The new issue of Uncut – in shops now or available to buy direct from us here – includes a deep dive into the heady world of San Francisco psych pioneers Moby Grape, investigating why a band blessed with five songwriters and seemingly endless promise fell apart so quickly.
You can read the full feature exclusively in the magazine itself, but here’s a little piece of bonus content for you: a short interview with Jefferson Airplane’s Jorma Kaukonen, recounting his personal encounters with the Grape: “Quite simply, their sophistication was over my head!”
What did you make of the Moby Grape dynamic?
I saw them live many times. I remember being stunned by their vocal harmonies. And then there were the guitarists. Jerry Miller, as a guitarist, was intimidating. Before I got into Jefferson Airplane I would have never been interested in exploring the possibilities of the electric guitar. For better or worse, fingerstyle acoustic was my world as a player. However, loving electric blues as I did, my heroes were Muddy Waters, Hubert Sumlin, Howlin’ Wolf, Buddy Guy, BB King, Mike Bloomfield.
One must remember that I was a burgeoning electric guitar-playing rock’n’roll band-member for the first time. It was all new to me, it was unknown territory. We were all finding our way, strangers in a strange land, to reference Heinlein. On some levels the Grape seemed way more ‘professional’ to me than the Airplane did. Based on my limited artistic worldview at the time, I thought having three guitar players was excessive and unnecessary but this says more about me at the time than them. Quite simply, their sophistication was over my head! That said, their show was always powerful and multi-dimensional. They always played as a band and they rocked the house!
How well did you get to know the band members themselves?
For some reason I was closer to the guys in the Dead and Quicksilver than the Grape. I don’t know why. It might have had something to do with the fact that Matthew Katz was their manager, but this far down the road your guess is as good as mine. San Francisco bands had an interesting gestalt reality that was peculiar to the Bay Area. We were all family in a way, but some family members were closer than others. Skip [Spence] was the only member of Moby Grape that I knew. I knew him from my Benner Music Company days in San Jose on Stevens Creek Road in ’63 and ’64. He was always mercurial – in that, he would remain consistent. Skip was always a larger than life personality, for better or worse. I would have to say, from my limited perspective, that he was at the very least the most visible member of the band and at the most the driving force. Again, I had known Skip for some years and he was always the light in the room.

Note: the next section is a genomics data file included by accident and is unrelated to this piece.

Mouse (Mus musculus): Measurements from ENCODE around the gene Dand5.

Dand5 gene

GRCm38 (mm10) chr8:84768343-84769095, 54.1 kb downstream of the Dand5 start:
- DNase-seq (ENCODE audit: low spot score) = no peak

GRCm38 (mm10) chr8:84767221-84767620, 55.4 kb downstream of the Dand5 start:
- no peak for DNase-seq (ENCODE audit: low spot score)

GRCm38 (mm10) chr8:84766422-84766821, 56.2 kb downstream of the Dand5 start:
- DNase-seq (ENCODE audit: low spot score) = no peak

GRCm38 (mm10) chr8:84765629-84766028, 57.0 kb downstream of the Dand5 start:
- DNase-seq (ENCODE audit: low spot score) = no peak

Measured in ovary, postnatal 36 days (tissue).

Did Moby Grape strike you as the kind of band who were going to be very successful?
The Grape seemed to be born to be successful. An infinite talent pool, a record company solidly behind them – don’t forget, they actually had a commercial logo! Looking back at it all from this far down the road, it’s a tragedy that their collective artistic lives are not better remembered.
Read more about Moby Grape in the September 2023 issue of Uncut, on sale now!